U.S. Supreme Court

Law Prof Pursues Protégé Student’s Sentencing Case

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Law student Matthew Sinor of Ohio State law school had an early victory in his legal career. He interceded on behalf of an old Army buddy and persuaded a judge to lower his friend’s sentence for selling cocaine.

But Sinor recently got another lesson in the law from a federal appeals court that disagreed with the change, Adam Liptak writes in his Sidebar column for the New York Times. Now Sinor’s professor, Douglas Berman of Ohio State law school, is asking the U.S. Supreme Court to agree with his student protégé.

Sinor had written to U.S. District Judge William Steele of Mobile, Ala., suggesting that the judge did not have to impose a minimum five-year sentence under a “safety valve” for offenders with clean backgrounds who played a minor role in crimes and were truthful about their wrongdoing. Steele agreed and changed the five-year sentence he had imposed for Sgt. Patrick Lett, an Iraq veteran, to 11 days of time served. Lett had an exemplary military record and had abandoned his short stint selling cocaine long before he was charged.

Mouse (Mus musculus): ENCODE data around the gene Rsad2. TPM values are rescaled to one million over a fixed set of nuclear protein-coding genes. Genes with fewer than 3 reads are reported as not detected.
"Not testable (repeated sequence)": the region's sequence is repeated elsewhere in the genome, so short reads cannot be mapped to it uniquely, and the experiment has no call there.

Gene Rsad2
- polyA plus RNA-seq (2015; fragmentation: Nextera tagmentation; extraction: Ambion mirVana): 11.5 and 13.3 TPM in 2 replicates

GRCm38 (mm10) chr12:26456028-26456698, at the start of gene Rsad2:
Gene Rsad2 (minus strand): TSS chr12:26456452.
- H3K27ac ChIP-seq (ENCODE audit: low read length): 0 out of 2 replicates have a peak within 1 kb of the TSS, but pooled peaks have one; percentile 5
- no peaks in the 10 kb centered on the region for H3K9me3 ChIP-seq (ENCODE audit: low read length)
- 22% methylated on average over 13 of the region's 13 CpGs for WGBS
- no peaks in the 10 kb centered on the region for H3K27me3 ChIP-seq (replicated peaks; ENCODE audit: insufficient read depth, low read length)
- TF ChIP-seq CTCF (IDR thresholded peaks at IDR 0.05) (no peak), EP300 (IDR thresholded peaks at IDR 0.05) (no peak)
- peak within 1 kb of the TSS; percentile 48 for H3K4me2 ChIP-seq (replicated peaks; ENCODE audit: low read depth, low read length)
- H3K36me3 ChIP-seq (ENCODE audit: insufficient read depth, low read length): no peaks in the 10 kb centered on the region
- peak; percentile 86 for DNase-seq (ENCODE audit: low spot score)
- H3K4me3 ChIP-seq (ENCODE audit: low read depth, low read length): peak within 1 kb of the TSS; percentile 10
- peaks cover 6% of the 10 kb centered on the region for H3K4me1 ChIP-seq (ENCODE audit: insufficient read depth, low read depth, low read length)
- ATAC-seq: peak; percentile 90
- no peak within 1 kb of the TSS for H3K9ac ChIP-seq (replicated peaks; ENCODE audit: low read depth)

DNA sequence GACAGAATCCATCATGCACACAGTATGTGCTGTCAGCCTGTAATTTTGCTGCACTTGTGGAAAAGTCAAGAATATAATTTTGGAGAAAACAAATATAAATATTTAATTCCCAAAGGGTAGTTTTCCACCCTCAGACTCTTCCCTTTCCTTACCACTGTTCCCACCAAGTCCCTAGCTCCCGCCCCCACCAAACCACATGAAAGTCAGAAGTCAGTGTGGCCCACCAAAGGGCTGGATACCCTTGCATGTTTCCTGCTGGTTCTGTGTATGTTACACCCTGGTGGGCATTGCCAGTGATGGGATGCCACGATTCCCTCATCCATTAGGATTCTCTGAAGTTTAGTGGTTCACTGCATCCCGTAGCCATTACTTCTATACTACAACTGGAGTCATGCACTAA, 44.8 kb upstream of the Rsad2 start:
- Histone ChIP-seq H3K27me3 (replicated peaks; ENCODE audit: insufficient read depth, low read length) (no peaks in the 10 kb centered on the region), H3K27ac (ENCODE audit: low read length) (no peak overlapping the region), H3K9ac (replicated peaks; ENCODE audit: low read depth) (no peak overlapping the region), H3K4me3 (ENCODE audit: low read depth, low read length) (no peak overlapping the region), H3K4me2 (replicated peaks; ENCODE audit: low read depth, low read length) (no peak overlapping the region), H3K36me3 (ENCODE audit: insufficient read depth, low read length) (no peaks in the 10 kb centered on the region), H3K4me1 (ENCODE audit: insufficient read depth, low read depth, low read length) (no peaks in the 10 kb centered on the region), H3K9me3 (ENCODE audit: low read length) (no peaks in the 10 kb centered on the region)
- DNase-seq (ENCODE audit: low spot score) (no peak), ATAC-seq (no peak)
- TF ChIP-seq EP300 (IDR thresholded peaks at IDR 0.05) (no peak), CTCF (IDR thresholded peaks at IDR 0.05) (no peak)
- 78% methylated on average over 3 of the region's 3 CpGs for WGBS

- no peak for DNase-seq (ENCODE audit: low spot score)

But the Atlanta-based U.S. Court of Appeals for the 11th Circuit reversed in an April decision (PDF), saying the judge had not made a “clear error” within the meaning of the statute that allows for corrected sentences.

Berman has joined with Douglas Cole of Jones Day to prepare a cert petition in the case. It will be filed today with the U.S. Supreme Court.

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